Land of Shinar

SYNOPSISIn Daniel, the arrogant acts of Nebuchadnezzar parallel the story of the Tower of Babel from the book of Genesis

Stone Column - Photo by Madhu Madhavan on Unsplash
The first paragraph in the book of Daniel refers to Babylon as the “land of Shinar,” a clear verbal link to the story in Genesis about the “tower of Babel” and the founding of the city of Babylon. This incident is echoed again in the third chapter of Daniel when Nebuchadnezzar gathered all nations to pay homage to the image he had “set up” - (Genesis 11:1-9).

Thus, the Neo-Babylonian Empire was not an entirely new political innovation - It had an ancient pedigree. From the biblical perspective, the royal city in which Daniel found himself was the latest incarnation of the World-Power that has existed since the beginning of civilization.

The Tower of Babel
  • (Daniel 1:1-2) – “In the third year of the reign of Jehoiakim king of Judah, came Nebuchadnezzar king of Babylon to Jerusalem, and laid siege against it; and the Lord gave into his hand Jehoiakim king of Judah, and a part of the vessels of the house of God, and he brought them into the land of Shinar into the house of his gods,—and the vessels brought he into the treasure-house of his gods” – (The Emphasized Bible).
In the book of Genesis, God stopped the completion of a high tower in the “Land of Shinar,” which resulted in the diversity and the distribution of languages, nations, and cultures across the earth. The story provides the origins of the city of Babylon.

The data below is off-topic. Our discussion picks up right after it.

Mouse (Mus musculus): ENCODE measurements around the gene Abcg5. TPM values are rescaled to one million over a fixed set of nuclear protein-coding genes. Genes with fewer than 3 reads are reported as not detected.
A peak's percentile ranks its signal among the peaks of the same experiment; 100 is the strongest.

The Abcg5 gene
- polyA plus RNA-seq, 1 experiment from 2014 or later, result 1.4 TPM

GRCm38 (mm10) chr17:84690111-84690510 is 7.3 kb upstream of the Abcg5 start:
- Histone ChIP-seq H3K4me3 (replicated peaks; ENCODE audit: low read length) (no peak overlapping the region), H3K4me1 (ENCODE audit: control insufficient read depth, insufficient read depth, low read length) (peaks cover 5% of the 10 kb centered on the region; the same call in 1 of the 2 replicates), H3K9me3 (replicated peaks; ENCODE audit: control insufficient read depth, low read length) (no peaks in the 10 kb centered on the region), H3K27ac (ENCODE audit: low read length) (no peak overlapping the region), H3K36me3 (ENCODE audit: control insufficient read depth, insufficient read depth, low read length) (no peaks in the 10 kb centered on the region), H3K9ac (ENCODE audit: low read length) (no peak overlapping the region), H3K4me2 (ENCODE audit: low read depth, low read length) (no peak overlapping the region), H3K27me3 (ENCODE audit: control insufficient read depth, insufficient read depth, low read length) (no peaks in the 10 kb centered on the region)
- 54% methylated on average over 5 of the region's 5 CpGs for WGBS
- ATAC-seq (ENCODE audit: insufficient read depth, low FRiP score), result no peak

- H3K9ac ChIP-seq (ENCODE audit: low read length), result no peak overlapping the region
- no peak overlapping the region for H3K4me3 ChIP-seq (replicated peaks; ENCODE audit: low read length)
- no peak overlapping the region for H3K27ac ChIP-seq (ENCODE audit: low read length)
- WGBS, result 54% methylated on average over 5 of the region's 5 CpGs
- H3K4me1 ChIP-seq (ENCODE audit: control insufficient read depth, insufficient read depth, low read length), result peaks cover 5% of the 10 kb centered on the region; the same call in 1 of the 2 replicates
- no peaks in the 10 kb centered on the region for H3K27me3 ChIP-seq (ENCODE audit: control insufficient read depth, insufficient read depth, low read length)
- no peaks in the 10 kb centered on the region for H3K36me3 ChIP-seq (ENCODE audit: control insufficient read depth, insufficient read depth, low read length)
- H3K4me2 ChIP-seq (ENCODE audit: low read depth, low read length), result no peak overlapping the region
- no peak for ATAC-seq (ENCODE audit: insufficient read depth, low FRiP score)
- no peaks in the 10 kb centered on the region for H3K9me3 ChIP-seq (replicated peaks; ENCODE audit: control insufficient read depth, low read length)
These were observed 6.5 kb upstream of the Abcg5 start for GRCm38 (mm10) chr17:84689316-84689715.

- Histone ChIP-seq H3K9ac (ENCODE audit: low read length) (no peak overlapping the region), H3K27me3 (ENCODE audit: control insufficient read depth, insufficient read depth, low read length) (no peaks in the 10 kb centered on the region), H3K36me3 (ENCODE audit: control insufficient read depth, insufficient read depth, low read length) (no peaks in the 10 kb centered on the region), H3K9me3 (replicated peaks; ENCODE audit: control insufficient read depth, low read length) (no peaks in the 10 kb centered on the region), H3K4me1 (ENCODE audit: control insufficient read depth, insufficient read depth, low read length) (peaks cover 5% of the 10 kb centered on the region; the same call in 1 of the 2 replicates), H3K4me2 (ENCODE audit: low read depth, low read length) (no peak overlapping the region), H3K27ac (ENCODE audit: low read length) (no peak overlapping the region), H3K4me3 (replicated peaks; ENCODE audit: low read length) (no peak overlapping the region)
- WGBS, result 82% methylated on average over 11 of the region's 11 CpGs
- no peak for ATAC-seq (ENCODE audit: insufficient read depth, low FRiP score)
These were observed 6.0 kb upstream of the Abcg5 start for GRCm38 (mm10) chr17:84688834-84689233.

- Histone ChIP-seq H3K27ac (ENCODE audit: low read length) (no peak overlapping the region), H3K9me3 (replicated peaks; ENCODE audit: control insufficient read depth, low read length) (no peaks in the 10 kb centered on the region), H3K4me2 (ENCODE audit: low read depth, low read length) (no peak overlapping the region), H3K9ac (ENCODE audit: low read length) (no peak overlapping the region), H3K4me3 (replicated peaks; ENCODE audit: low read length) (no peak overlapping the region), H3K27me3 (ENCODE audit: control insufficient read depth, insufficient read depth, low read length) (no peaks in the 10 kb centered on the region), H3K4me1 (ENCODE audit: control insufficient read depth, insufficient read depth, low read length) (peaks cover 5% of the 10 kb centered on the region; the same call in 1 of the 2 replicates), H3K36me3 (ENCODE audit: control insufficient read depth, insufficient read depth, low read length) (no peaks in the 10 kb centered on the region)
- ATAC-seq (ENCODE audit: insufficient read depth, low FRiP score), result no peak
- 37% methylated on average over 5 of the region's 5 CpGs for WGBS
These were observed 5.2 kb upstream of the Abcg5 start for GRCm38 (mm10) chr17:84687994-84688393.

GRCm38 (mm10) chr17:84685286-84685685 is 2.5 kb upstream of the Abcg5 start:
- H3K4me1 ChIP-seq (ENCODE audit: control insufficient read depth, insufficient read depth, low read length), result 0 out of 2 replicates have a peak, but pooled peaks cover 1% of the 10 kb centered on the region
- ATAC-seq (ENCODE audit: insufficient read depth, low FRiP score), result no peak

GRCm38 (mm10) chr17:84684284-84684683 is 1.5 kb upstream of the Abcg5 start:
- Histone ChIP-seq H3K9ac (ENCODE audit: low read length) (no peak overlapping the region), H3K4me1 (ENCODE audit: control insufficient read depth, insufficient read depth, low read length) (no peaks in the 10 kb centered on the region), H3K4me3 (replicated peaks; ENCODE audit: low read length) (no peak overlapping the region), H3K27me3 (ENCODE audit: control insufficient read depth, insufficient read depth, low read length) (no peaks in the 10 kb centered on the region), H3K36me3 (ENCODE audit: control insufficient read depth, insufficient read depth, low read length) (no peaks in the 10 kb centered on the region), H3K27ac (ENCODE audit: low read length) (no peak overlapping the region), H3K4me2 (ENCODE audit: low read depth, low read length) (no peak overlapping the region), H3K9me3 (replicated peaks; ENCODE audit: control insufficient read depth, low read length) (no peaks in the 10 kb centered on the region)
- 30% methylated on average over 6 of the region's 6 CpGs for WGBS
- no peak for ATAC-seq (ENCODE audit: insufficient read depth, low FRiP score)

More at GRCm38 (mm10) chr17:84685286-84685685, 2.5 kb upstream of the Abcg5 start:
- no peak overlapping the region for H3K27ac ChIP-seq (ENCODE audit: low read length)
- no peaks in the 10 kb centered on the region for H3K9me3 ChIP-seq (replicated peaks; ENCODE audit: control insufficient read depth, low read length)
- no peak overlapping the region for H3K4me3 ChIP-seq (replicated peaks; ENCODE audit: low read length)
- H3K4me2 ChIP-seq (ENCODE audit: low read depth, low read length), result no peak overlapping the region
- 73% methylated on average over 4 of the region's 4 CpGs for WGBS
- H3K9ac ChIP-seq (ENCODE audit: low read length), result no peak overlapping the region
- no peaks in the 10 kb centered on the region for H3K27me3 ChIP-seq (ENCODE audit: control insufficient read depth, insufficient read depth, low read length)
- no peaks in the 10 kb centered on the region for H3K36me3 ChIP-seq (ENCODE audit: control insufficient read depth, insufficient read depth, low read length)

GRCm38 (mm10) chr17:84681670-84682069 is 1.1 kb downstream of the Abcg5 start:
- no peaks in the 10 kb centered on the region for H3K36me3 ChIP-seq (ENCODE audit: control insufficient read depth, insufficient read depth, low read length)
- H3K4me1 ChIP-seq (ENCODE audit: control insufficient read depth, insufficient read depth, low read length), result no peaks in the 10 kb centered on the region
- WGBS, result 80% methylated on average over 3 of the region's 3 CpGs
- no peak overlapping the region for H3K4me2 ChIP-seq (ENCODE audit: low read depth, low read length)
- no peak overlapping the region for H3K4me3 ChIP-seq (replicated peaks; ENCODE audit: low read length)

The description in the opening paragraph of Daniel builds on the story from the eleventh chapter of Genesis, the time when the “whole earth was of one language and one speech.” The descendants of Noah had migrated to Mesopotamia to dwell “in the land of Shinar.” The name ‘Shinar’ is probably the Hebrew equivalent of ‘Sumer,’ the first known civilization in Mesopotamia.

The people of Shinar began to build a city with a high tower to “reach the heavens and thus make us a name, lest we be scattered across the whole earth.” This parallels the Sumerian culture in which cities featured temples built on ziggurats - Tiered mounds that formed the highest points in a city. Dedicated to its chief deity, a town’s civil, economic, and religious activities were centered on its central temple.

Yahweh had commanded Adam to “multiply, replenish and subdue the earth.” This same command was reiterated to Noah after the Flood. But, instead, mankind chose to move to Mesopotamia and build a new civilization centered in Shinar - There to make a name for itself. And in the Hebrew Bible, the city of Babylon is characterized by its arrogance - (Genesis 1:28, 9:1, Isaiah 14:13-1463:12-14Jeremiah 32:20).

If humanity had united under one language, the wickedness of mankind would have known no limits. But by confounding their language, God caused the nations to spread throughout the earth. Moreover, He thwarted the very first attempt to establish a centralized World-Power – Thus, the idolatrous ambitions of Babylon were delayed.

The Bible calls the city ‘Babel,’ the place where “Yahweh confounded the language of all the earth.” The name may be related to the Hebrew word balal or “confusion,” although in the ancient Akkadian language of Mesopotamia bab-ili (‘Babel’) means “gate of god.”